Los Angeles

James Brooks

Art Galleries, UCLA

This retrospective exhibition of 42 oils, gouaches and drawings was organized by Sam Hunter for Brandeis University and the Whitney Museum. It spans the period 1947–1962, thereby omitting the artist’s work prior to the age of 41. This makes a consistent exhibition from the artist’s so-called “abstract expressionist” work. Unfortunately 22 additional works seen in the exhibition’s eastern viewings have had to be omitted from the western tour. Their omission from the UCLA show introduces a factor of discontinuity. Cubism, automatism, Pollock and Tomlin are to be recognized as influences which have waxed and waned in Brooks’ esthetic thinking. There is some very impressive painting in this show. It doesn’t seem to be worked in series like so much of American painting today. Each painting appears to have been evolved freshly and without specific reliance on the solution of the prior one. This makes viewing a demanding effort. Each work requires a new exploration on the viewer’s part. Brooks can work in a loosely improvisational way or in an ordered Cubist manner, but his forms seem always to suggest a grave and stately sense of movement. While it is important to have seen this show, it could have been more meaningful to see all 64 pieces and to have the hanging relate more closely to the chronology of the artist’s development. Brooks is a very substantial artist and both he and the public deserved a better showing.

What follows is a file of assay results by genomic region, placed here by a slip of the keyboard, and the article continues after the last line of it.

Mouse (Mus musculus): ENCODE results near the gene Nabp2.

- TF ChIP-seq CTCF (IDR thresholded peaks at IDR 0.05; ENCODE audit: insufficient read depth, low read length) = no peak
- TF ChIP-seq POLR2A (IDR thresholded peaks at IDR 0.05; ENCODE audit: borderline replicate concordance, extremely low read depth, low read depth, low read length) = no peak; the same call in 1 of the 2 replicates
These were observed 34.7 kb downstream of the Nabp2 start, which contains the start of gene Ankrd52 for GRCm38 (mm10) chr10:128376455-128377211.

Gerald Nordland